Governments and various civic groups around the globe are celebrating Human Rights Day today to commemorate the adoption of the Universal Declaration of Human Rights by UN member states on this day in 1948.
This declaration codifies thirty articles that refer to the basic rights people have as human beings anywhere and at any time. Such rights are to be respected universally and unconditionally. They include, among others, the right to life; equality before the law; the right to a fair trial; freedom of thought, conscience and religion; as well as freedom of opinion and expression. Human rights express democratic values.
This year’s Human Rights Day is dedicated to human rights defenders who often work at great personal risk to end human rights violations by officials representing political power. Naturally, governments without democratic legitimacy do not commemorate this day; they are afraid of human rights defenders. China, for example, puts them into prison regularly, as is the case with this year’s Nobel Peace laureate Liu Xiaobo (劉曉波).
Human rights have been developing since 1948: They have become more specific; their reach has been expanded (clean environment; economic justice) and they have been increasingly integrated into the legal provisions of national legislations.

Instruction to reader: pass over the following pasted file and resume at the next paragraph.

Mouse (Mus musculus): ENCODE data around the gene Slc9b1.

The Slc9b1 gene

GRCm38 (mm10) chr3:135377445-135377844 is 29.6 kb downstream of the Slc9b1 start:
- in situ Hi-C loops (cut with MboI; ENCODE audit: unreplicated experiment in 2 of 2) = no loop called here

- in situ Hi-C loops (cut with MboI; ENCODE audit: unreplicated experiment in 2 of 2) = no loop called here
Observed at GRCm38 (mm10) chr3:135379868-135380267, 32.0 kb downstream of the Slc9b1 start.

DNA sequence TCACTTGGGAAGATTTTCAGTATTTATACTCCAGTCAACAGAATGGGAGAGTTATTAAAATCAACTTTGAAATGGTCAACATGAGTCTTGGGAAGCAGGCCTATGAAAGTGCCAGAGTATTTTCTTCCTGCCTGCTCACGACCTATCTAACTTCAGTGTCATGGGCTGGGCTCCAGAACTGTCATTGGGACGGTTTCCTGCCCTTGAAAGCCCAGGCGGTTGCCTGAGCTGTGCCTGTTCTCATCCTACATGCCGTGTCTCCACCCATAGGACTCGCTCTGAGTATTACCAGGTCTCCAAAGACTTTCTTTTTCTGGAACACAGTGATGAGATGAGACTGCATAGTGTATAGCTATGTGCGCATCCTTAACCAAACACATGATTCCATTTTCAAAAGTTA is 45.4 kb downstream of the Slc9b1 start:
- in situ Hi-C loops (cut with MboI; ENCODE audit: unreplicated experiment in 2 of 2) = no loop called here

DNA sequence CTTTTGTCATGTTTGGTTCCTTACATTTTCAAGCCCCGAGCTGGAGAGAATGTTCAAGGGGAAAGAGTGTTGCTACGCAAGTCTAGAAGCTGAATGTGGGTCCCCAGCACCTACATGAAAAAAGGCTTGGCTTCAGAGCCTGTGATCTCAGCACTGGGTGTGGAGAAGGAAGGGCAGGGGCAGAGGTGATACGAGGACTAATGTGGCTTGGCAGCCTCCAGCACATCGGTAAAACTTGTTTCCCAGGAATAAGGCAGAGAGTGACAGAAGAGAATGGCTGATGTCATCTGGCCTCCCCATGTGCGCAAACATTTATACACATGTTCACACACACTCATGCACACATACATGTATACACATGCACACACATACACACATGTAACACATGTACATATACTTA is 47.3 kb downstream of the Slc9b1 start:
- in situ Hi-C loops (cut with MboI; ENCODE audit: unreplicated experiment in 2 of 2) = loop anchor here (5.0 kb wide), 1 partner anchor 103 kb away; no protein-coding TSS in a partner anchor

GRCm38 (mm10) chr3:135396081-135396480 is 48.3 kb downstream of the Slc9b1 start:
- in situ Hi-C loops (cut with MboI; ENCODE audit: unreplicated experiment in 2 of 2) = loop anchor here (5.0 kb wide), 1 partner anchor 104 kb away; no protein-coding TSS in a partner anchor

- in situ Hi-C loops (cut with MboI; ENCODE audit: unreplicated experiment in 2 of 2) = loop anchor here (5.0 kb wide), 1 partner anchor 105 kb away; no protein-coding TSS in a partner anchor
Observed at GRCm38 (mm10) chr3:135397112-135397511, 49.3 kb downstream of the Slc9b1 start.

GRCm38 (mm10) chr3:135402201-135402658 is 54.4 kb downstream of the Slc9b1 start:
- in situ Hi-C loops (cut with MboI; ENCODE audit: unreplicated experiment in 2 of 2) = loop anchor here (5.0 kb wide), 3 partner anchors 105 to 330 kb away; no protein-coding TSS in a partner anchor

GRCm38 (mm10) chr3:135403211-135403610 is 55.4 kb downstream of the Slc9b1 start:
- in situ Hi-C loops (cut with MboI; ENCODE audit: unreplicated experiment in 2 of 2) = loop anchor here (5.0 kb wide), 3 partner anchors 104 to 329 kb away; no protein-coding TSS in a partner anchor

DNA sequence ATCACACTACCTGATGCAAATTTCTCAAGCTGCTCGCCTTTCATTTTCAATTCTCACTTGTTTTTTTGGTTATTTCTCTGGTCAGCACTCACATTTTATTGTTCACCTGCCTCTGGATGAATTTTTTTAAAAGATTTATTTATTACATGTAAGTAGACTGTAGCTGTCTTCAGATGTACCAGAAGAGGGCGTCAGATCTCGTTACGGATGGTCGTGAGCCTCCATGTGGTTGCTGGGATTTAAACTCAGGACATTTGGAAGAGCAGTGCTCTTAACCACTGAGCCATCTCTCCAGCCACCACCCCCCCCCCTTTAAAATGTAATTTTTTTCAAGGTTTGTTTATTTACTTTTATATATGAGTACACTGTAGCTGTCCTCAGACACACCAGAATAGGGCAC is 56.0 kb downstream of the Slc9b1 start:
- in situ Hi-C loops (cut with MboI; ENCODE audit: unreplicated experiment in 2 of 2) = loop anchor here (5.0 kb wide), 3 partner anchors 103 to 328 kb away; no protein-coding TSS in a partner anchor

There is also a growing public awareness of human rights issues. Taiwan is an example of such a development. Public discussions on environmental protection, social justice or on the legitimacy of capital punishment are intensifying in this nation, opening new venues for further social and political reforms in the spirit of human rights.
These developments are encouraging, though it remains to be seen to how far and how fast these debates go toward changing domestic policies and, equally important, to changing Taiwanese minds. Laws or good intentions are often not enough to bring what is written down on paper into reality — the frequent breaching of traffic rules is but one example.
There is still a way to go to bring about a stronger sense of “civic-mindedness” that would “raise the level of human rights in Taiwan” — President Ma Ying-jeou’s (馬英九) administration’s openly declared political and educational objective.
Indeed, human rights and education are closely related, and civic-mindedness plays a crucial role in this modern relationship, just like the fostering of a “strong character” among citizens, a term likewise invoked by the administration. However, what do these terms mean in this context?
A glance at the Universal Declaration might help: Article 26.2 stipulates that “education shall be directed to the full development of the human personality.”
There is no definition of what “full development” would precisely mean here. However, it is safe to say that a reasonable definition would have to include a person’s ability to critically assess whatever is somehow related to him or her, personally or professionally; to distinguish between sound and unsound arguments; to form an opinion and be outspoken if necessary; and to select relevant information from an ocean of available data and transform it into arguments within ever-changing contexts.
The world of knowledge is as open as the world of individual development, but only critical distance guarantees the use of such openness toward change.